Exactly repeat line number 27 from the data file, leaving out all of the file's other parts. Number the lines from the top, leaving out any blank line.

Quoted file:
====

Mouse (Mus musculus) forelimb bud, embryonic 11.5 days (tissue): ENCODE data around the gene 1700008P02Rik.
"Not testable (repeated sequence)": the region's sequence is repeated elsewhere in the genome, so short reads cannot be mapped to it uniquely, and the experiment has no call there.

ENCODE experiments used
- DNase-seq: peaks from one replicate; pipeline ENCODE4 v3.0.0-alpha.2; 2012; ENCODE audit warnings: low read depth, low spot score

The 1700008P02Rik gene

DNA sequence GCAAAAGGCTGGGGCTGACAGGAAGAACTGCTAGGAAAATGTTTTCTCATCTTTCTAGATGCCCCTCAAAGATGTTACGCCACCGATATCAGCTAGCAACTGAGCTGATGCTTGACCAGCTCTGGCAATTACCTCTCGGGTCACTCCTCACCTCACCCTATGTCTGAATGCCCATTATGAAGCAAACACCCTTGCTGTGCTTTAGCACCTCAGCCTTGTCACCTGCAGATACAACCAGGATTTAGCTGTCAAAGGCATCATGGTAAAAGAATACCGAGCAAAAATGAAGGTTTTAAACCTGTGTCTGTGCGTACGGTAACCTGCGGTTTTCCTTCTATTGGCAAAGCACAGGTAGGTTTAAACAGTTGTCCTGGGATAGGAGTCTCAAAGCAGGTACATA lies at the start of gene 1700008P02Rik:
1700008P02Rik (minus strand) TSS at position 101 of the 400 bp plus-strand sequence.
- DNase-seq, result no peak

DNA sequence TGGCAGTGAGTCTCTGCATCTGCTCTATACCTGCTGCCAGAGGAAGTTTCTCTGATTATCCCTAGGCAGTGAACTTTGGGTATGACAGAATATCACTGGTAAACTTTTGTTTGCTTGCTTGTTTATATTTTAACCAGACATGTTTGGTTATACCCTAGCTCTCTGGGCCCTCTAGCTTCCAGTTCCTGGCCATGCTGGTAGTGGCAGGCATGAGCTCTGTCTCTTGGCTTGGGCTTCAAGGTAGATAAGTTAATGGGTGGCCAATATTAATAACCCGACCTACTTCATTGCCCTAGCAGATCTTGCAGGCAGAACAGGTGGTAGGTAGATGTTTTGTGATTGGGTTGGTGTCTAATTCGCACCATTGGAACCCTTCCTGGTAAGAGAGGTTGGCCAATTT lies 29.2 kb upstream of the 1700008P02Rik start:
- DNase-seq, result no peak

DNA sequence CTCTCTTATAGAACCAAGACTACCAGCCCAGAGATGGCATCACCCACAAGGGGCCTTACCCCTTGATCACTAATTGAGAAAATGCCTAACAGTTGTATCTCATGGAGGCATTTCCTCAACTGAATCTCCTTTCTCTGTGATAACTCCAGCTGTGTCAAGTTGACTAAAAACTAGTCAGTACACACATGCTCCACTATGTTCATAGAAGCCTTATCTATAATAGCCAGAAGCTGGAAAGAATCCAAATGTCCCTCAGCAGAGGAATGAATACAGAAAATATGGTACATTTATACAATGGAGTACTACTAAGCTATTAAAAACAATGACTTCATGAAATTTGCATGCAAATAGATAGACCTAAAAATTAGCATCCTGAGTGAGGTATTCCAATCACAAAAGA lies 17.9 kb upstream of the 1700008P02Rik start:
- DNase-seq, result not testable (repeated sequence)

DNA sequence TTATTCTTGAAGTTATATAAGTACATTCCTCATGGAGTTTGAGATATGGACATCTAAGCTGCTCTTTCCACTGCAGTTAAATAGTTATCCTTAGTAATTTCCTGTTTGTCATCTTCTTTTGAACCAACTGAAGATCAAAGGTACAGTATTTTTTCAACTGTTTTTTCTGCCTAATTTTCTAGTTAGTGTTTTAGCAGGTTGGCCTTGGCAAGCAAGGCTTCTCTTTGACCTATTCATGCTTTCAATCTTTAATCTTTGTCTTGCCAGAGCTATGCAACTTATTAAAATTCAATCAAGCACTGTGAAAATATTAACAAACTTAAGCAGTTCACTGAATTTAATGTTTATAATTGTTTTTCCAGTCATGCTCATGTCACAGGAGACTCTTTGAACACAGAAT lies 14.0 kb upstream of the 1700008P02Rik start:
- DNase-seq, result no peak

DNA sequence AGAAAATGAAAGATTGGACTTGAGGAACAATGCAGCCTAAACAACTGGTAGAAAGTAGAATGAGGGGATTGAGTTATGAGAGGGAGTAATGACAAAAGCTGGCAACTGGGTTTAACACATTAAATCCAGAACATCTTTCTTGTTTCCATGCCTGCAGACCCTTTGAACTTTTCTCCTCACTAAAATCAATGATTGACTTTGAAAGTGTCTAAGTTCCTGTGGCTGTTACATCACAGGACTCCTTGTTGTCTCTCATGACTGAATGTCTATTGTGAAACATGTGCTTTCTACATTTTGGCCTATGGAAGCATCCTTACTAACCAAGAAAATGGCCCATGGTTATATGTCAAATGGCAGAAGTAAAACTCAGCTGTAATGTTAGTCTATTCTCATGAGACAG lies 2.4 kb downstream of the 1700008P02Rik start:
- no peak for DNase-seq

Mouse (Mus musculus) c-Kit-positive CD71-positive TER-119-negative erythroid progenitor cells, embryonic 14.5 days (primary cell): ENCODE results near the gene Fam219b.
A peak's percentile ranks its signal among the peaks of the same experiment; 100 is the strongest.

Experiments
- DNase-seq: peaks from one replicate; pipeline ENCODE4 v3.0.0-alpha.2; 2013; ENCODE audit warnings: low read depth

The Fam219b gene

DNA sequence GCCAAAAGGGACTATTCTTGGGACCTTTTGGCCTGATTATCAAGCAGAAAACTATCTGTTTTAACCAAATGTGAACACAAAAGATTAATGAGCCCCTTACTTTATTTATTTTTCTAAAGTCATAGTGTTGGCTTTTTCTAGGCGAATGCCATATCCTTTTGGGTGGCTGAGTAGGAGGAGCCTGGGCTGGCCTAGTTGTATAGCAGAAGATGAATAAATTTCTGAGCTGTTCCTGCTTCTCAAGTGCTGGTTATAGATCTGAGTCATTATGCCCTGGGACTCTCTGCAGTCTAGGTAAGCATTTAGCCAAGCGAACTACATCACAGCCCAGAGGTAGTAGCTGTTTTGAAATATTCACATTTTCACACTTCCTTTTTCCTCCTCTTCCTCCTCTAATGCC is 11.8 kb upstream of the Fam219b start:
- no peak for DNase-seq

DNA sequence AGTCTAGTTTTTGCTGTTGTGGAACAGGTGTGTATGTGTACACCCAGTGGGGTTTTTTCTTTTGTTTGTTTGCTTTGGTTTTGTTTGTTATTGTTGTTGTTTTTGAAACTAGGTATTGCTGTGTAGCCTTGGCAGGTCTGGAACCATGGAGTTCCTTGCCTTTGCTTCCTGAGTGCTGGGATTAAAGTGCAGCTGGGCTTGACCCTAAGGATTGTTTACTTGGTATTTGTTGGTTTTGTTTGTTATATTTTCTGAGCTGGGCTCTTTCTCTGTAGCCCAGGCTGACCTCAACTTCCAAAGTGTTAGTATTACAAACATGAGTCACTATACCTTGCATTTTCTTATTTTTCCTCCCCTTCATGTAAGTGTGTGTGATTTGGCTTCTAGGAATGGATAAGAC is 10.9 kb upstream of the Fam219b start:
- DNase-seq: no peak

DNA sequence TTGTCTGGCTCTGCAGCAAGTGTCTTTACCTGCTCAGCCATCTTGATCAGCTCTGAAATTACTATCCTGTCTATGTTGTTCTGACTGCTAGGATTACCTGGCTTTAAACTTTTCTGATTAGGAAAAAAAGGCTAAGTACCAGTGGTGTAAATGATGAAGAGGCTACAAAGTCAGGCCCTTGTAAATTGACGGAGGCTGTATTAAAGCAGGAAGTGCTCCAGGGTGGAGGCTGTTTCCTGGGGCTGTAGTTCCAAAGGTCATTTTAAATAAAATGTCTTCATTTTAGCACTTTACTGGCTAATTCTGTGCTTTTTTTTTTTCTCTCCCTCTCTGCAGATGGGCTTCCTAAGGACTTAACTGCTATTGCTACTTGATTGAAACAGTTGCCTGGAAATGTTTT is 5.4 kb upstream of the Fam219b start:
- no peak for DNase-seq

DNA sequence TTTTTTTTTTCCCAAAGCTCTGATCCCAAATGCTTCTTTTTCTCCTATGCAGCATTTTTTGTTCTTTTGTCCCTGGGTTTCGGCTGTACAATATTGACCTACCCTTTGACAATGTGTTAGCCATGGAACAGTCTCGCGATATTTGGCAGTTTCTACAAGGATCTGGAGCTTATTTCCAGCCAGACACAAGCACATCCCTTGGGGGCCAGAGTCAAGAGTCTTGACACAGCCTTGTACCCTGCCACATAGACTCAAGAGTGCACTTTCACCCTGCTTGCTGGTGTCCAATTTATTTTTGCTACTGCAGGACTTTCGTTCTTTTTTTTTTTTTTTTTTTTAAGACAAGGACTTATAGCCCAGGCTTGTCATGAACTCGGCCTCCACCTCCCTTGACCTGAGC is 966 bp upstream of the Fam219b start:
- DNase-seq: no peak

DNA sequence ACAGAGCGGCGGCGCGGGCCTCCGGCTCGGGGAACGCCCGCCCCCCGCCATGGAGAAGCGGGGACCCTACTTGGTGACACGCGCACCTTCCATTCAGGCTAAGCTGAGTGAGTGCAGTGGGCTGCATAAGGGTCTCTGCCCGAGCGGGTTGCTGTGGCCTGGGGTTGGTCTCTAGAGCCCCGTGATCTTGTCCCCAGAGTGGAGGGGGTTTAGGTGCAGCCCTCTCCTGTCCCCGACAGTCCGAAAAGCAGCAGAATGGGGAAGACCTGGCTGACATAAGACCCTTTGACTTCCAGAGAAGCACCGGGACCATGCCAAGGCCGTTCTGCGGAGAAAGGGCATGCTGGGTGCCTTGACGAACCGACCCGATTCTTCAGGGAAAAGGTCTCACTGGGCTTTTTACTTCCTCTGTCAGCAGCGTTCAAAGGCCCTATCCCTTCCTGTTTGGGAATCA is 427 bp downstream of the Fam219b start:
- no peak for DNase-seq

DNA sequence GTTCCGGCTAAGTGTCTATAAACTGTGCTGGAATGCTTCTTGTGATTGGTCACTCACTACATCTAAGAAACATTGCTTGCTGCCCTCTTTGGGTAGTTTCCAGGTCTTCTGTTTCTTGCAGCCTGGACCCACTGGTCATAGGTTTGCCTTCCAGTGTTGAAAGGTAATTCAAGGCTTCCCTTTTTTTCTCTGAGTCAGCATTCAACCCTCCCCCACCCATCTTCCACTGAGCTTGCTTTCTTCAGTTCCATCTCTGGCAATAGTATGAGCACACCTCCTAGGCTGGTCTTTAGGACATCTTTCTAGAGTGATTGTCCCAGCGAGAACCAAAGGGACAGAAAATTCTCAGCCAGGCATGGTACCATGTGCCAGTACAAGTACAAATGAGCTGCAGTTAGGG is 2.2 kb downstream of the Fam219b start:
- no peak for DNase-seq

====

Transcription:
- no peak for DNase-seq